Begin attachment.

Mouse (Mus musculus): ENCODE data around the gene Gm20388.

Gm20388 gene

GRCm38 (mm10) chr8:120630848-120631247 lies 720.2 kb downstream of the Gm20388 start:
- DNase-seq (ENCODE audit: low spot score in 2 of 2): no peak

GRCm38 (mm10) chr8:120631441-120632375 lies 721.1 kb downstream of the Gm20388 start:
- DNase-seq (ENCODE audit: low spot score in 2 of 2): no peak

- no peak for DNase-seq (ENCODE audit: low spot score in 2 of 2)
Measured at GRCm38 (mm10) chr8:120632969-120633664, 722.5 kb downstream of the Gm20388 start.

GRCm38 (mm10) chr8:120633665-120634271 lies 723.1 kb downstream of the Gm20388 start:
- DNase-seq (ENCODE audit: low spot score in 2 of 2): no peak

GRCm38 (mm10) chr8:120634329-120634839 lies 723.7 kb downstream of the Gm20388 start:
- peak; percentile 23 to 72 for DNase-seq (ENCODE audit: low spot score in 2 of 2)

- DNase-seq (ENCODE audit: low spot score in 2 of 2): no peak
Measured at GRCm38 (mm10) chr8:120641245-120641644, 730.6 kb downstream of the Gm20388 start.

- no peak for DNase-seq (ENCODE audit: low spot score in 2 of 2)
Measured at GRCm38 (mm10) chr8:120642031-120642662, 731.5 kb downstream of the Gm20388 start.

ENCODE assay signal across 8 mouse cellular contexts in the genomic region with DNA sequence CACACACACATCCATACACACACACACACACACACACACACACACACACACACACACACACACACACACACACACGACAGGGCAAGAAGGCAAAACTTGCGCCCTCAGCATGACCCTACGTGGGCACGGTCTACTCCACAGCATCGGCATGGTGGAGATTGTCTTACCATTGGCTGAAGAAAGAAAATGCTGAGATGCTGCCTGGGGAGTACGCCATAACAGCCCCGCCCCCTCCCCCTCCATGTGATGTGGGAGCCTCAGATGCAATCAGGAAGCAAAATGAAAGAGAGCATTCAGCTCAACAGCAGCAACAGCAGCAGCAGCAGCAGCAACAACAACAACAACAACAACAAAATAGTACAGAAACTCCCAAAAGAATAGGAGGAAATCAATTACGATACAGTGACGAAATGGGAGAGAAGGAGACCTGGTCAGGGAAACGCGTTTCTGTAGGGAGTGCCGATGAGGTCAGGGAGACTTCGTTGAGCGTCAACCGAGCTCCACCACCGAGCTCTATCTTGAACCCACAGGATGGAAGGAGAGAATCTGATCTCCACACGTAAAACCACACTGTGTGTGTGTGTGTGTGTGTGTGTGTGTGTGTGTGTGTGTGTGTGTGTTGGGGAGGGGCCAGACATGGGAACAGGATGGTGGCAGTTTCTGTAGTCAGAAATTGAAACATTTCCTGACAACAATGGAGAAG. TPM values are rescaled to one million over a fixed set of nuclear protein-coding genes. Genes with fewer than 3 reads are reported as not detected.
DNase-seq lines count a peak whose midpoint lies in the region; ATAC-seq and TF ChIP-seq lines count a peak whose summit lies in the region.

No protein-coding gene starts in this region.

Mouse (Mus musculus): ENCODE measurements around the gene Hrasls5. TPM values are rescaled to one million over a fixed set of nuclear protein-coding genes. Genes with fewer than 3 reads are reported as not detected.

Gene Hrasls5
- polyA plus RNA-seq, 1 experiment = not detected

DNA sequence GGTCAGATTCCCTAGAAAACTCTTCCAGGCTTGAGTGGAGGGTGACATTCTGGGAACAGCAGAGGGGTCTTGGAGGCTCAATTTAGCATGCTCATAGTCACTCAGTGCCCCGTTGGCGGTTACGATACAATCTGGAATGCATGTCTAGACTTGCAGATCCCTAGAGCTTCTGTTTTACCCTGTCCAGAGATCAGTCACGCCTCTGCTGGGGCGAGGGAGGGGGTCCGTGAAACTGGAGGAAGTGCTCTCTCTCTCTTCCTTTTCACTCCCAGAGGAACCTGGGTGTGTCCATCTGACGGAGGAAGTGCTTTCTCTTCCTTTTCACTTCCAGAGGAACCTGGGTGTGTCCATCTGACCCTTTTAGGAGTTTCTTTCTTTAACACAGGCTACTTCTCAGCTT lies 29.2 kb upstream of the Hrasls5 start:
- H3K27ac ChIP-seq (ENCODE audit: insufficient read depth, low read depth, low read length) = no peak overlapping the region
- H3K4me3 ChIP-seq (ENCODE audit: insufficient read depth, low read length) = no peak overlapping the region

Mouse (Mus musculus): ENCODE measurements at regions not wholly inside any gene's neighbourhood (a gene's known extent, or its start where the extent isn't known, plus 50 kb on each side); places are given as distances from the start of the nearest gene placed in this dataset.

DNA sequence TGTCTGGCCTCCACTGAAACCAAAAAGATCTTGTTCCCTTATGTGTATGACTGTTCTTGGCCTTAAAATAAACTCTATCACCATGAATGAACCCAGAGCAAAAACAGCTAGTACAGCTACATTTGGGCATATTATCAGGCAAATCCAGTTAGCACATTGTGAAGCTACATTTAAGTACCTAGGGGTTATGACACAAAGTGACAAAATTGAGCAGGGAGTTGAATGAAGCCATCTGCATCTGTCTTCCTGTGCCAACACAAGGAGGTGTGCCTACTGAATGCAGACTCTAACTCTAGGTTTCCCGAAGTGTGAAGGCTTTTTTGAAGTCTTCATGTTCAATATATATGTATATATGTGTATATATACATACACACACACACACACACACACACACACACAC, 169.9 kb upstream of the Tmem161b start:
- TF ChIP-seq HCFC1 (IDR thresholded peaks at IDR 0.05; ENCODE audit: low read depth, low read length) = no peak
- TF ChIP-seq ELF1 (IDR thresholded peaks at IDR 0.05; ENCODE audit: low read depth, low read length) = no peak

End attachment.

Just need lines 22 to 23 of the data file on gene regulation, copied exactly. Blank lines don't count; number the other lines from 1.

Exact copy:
- polyA plus RNA-seq, 1 experiment = not detected

DNA sequence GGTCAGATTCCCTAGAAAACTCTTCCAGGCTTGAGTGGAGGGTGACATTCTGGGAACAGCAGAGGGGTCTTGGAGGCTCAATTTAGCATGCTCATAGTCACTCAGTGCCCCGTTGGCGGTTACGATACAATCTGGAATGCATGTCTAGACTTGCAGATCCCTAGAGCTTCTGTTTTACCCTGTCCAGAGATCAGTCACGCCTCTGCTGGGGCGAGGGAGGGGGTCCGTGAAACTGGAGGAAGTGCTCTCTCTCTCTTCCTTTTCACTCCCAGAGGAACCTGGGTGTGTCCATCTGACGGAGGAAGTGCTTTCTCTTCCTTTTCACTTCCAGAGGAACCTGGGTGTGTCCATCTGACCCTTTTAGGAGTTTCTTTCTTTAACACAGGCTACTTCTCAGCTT lies 29.2 kb upstream of the Hrasls5 start: